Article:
The data shows that 50% of REMAIN voters on June 23rd would opt for the new party.

A STOP BREXIT party could become a temporary home for many within Labour who have been alienated by Corbyn/McDonnell/Milne

It was Corbyn’s lack of commitment for REMAIN in the referendum campaign that helped trigger of the attack on his leadership.

I’ve no idea whether such a new party would ever happen or how one could be created. Clearly there are issues with this sort of polling but it does further the concept that was first raised by Ashdown ahead of Witney.

Mike Smithson


Why are the Lib Dems partying like it’s 1993?

October 22nd, 2016

They’re another party that has returned to comfort-zone politics

They have learned nothing and forgotten nothing. So Talleyrand said of the Bourbons and so much the same might be said of the Lib Dems today. If there’s one thing that we should take from the Witney by-election campaigns, it was the extent to which 2010-15 are now for the Lib Dems non-years.

With the disagreeable business of actually holding power and being able to do something with it now behind them, the Lib Dems are now clearly back to what they enjoy most: fighting by-elections. It’s something they believe they’re good at and going by local results this year, they have a point, with far more gains than anyone else and with Con and Lab both in reverse – though it should be noted that their results at the May elections were a good deal worse, recouping fewer than one in seven of the seats they lost in the same election round in 2012.

On the other hand, it’s now more than a decade since the Lib Dems last gained a seat at a Westminster by-election, and more than 16 years since they gained one from the Conservatives. Despite some overly optimistic assertions before the event, they never came close in Witney.

Nor was it ever likely they would. They’d have needed one of the biggest swings in history and to have come from fourth which would have been an almost unprecedented achievement. Perhaps, were the Conservatives unpopular, it might just have been on. Against a party polling in the mid-40s nationally, and with the Lib Dems starting fourth locally – more than 55% behind the Tories – it never was, no matter how intensively Farron’s followers campaigned and the apparently large number of bets staked to that end.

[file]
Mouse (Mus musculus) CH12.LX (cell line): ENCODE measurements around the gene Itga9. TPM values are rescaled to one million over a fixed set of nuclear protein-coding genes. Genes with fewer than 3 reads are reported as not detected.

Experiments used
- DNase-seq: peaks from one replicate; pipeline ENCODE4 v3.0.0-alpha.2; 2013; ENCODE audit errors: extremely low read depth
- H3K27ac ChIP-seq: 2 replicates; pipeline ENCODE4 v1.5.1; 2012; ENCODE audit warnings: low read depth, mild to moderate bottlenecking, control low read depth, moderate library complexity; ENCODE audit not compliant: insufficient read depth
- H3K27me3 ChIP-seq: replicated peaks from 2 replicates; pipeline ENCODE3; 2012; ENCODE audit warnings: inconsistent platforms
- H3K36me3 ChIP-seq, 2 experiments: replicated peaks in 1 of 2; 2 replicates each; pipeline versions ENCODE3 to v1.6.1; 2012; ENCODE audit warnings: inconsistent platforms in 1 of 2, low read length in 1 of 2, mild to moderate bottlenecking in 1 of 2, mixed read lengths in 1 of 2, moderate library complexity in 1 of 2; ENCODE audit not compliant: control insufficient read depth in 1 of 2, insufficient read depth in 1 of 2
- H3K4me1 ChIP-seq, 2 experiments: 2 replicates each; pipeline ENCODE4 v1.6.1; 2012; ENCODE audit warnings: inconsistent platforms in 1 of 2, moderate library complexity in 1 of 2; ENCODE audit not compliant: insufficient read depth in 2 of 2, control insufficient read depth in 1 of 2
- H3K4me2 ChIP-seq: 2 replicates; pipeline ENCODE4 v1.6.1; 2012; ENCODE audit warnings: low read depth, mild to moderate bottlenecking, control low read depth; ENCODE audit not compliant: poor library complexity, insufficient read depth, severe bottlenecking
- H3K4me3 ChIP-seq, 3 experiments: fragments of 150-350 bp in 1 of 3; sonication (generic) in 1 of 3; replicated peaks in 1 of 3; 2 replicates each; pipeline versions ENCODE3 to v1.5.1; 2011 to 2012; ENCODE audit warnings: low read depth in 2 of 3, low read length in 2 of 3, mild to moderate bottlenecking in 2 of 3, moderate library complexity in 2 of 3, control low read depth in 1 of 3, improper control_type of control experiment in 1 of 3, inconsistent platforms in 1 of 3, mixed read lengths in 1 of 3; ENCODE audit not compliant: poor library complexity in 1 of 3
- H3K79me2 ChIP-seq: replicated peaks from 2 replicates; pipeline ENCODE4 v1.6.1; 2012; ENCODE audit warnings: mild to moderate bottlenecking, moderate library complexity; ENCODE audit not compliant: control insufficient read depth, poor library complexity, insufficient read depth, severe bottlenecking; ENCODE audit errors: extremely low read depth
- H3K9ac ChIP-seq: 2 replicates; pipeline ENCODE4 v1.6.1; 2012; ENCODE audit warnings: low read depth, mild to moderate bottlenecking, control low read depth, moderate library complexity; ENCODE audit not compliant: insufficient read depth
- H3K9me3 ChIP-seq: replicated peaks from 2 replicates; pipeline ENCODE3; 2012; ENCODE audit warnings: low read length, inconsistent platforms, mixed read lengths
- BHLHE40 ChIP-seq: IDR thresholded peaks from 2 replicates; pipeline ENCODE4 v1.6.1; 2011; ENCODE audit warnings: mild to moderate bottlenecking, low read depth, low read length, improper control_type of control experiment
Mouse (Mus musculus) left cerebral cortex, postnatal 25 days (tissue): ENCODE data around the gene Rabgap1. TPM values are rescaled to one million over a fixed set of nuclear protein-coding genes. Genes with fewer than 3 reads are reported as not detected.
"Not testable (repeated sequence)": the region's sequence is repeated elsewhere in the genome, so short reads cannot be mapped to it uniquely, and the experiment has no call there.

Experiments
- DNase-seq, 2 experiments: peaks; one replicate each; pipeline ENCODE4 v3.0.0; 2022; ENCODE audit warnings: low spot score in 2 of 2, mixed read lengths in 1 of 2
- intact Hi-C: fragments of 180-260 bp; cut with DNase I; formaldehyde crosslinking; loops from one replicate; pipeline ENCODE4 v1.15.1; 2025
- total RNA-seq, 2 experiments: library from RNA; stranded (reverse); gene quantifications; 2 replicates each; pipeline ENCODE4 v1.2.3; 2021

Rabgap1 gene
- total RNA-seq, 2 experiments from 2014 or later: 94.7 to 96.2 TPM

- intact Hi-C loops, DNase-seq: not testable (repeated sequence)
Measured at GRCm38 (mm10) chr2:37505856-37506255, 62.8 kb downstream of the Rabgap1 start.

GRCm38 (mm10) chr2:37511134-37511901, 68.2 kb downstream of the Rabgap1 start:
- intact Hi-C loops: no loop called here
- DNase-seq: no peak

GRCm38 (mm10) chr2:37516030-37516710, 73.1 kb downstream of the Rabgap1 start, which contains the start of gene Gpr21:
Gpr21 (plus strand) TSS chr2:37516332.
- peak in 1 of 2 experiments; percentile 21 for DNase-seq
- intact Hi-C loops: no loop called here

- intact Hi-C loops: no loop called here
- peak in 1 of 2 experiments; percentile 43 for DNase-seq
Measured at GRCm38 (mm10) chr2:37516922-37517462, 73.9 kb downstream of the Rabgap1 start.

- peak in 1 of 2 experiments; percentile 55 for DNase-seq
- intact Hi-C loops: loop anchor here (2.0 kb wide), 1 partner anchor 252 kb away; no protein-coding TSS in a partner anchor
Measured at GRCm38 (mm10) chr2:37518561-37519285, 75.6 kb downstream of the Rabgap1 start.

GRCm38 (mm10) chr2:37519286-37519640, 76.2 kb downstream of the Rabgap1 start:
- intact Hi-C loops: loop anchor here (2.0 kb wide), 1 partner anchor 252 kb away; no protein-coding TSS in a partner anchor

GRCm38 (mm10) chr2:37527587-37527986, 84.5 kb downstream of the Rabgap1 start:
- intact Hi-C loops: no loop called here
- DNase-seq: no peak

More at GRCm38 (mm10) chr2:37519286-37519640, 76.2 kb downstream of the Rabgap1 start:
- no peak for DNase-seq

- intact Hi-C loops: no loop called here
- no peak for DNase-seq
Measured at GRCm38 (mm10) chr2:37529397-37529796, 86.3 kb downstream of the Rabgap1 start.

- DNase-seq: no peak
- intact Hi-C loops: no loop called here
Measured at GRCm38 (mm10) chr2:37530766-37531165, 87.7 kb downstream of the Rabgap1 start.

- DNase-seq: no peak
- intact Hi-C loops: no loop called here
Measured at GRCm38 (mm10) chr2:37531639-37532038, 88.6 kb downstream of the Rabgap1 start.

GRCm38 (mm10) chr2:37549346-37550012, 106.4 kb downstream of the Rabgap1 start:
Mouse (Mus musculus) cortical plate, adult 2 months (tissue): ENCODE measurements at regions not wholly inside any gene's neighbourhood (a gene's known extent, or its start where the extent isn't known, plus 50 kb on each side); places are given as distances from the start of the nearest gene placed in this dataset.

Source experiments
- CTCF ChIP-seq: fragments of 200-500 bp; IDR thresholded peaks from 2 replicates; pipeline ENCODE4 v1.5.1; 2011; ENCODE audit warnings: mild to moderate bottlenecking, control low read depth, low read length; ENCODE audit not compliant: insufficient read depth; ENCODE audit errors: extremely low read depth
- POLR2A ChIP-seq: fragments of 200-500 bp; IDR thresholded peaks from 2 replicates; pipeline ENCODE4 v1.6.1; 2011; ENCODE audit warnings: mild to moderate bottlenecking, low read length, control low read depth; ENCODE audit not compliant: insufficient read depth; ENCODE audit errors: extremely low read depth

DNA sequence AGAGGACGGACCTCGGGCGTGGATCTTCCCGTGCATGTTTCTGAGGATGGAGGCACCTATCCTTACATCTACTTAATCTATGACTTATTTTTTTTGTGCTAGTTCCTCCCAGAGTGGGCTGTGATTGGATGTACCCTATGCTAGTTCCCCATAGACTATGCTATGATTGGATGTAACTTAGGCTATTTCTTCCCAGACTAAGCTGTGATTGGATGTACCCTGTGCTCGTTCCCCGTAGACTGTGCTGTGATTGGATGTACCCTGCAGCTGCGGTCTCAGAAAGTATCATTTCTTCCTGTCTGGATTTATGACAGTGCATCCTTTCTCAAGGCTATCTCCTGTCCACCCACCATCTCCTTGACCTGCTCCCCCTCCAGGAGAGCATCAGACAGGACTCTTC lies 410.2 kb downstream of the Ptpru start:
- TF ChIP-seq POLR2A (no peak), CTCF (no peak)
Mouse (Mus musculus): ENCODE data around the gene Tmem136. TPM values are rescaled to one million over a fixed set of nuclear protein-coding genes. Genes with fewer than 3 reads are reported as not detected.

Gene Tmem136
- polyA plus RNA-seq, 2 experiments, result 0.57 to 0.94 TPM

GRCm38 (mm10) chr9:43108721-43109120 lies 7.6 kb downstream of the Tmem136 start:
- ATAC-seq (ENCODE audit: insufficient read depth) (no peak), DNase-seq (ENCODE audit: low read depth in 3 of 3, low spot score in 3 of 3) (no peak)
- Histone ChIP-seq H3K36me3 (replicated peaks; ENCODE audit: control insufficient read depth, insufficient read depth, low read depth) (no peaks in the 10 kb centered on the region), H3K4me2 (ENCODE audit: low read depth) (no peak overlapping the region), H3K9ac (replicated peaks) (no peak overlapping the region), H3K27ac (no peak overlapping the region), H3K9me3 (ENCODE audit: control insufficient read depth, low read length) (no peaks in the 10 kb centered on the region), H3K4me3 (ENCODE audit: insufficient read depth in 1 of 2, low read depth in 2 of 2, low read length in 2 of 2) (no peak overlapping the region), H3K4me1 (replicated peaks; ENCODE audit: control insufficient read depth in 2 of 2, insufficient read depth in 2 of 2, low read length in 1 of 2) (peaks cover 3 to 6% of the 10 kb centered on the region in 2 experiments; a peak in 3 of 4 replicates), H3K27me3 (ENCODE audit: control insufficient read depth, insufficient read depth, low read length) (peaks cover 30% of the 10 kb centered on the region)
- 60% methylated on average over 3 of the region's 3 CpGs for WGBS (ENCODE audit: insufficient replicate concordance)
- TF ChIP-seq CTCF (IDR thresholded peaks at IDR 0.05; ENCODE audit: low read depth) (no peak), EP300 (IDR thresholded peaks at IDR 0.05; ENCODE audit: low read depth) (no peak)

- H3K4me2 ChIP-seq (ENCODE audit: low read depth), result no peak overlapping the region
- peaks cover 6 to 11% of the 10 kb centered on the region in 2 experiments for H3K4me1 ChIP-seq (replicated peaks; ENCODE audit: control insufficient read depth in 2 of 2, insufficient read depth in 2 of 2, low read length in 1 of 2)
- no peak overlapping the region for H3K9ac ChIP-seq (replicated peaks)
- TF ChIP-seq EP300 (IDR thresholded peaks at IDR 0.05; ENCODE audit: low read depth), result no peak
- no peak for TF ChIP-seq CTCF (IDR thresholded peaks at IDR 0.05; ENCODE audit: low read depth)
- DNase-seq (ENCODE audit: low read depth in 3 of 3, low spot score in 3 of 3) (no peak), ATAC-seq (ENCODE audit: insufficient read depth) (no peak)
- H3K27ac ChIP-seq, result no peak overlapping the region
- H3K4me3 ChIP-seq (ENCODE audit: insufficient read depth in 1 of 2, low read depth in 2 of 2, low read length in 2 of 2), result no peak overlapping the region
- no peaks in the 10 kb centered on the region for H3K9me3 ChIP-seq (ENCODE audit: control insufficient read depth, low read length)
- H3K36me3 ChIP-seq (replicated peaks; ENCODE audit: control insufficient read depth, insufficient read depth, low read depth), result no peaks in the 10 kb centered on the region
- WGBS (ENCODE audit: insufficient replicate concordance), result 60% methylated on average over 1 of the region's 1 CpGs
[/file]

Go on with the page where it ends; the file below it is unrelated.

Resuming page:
That shouldn’t diminish what was in many ways a good result. To climb back to second and to gain a near-20% swing were undoubtedly impressive achievements, if well short of those needed to win. Indeed, Labour ought to be asking themselves questions about how they let their challenger position slip, having finished second in Witney not only last time but in four of the last six general elections.

But in remembering all the techniques from the glory days of the 1980s and 1990s – the bar-charts, the two-horse races, the tactical ‘lent’ votes, and so on – they have failed to learn anything from their time in power about a wider truth: that elections are means to an end; to the exercise of power, not an end in themselves.

Perhaps this is one reason why the larger parties struggle to be as motivated as the Lib Dems for by-elections: by-elections simply provide neither the consequence nor the sport for them that they do for the Yellow Team.

Because while the tactical game is all very well in one-off elections, it’s only possible to maintain at general elections while two conditions are met: firstly, fights need to be kept local as much as possible, so that they can appeal to Tories in one place to keep Labour out, to Labour supporters elsewhere to keep the Tories out, and to both in others to keep the SNP out. And secondly, the party needs to be transfer-friendly at a national level. As soon as a party whose election machine is built on tactical voting comes into contact with the responsibility and accountability of power, both conditions break down and you end up going from holding fifty-odd seats to eight. So much there for tactical votes, personal votes or a superior ground game. And eventually, a centrist party with a reasonable number of seats will be faced with a situation where they cannot avoid choosing which of two larger parties will form a government (or whether to force fresh elections).

Yet Farron seems to have learned nothing from that devastating lesson. Perhaps the experience is still too raw or perhaps Farron, who never went near power himself during the Coalition, understands it only in the negative and isn’t yet willing to act on its implications. Once again, the short-term highs of by-election success (or, as in Witney, commendable advance), is allowed to trump longer-term positioning or the Lib Dems’ ability to influence policy.

Those who fail to learn from history will be condemned to repeat it. Talleyrand was on hand to see the natural consequences of his observation for the House of Bourbon as they were ejected from power a second time in 1830. Unless Farron can move his party on from trying to endlessly relive Newbury and Christchurch and instead build up a support base formed on positive support for the Lib Dems’ policies and values, they too will set themselves on the road of an inevitable future downfall.

David Herdson


Yes Witney saw a sharp decline in turnout compared with GE2015 but it impacted on the parties differently

October 21st, 2016